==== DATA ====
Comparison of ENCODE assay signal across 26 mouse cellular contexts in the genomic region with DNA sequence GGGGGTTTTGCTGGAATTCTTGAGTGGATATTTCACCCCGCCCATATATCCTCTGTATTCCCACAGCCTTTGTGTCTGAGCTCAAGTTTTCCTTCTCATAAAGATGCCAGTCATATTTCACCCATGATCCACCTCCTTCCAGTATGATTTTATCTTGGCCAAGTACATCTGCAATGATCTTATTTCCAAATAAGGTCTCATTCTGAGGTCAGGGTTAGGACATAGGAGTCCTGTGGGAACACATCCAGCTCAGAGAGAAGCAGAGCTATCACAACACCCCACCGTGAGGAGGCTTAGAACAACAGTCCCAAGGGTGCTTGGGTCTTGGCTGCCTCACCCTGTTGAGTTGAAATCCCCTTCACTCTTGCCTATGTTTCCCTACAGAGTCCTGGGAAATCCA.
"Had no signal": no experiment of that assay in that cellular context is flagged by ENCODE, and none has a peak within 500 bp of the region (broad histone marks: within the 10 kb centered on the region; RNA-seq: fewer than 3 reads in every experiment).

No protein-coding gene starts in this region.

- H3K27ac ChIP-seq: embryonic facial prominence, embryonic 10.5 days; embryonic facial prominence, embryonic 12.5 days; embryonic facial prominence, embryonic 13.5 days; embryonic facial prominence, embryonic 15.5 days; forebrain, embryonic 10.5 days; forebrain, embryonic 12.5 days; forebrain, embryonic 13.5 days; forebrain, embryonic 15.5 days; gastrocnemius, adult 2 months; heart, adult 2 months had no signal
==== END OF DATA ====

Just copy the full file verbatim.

Comparison of ENCODE assay signal across 26 mouse cellular contexts in the genomic region with DNA sequence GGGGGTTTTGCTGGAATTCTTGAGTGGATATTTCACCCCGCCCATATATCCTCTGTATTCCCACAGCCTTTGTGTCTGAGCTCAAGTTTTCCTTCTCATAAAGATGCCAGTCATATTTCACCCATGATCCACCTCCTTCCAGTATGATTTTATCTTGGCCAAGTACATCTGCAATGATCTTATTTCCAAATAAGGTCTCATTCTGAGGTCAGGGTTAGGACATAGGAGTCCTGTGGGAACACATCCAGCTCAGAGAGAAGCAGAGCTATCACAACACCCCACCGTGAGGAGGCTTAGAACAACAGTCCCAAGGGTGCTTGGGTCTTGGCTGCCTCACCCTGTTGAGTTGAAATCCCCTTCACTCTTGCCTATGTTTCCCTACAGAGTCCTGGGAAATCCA.
"Had no signal": no experiment of that assay in that cellular context is flagged by ENCODE, and none has a peak within 500 bp of the region (broad histone marks: within the 10 kb centered on the region; RNA-seq: fewer than 3 reads in every experiment).

No protein-coding gene starts in this region.

- H3K27ac ChIP-seq: embryonic facial prominence, embryonic 10.5 days; embryonic facial prominence, embryonic 12.5 days; embryonic facial prominence, embryonic 13.5 days; embryonic facial prominence, embryonic 15.5 days; forebrain, embryonic 10.5 days; forebrain, embryonic 12.5 days; forebrain, embryonic 13.5 days; forebrain, embryonic 15.5 days; gastrocnemius, adult 2 months; heart, adult 2 months had no signal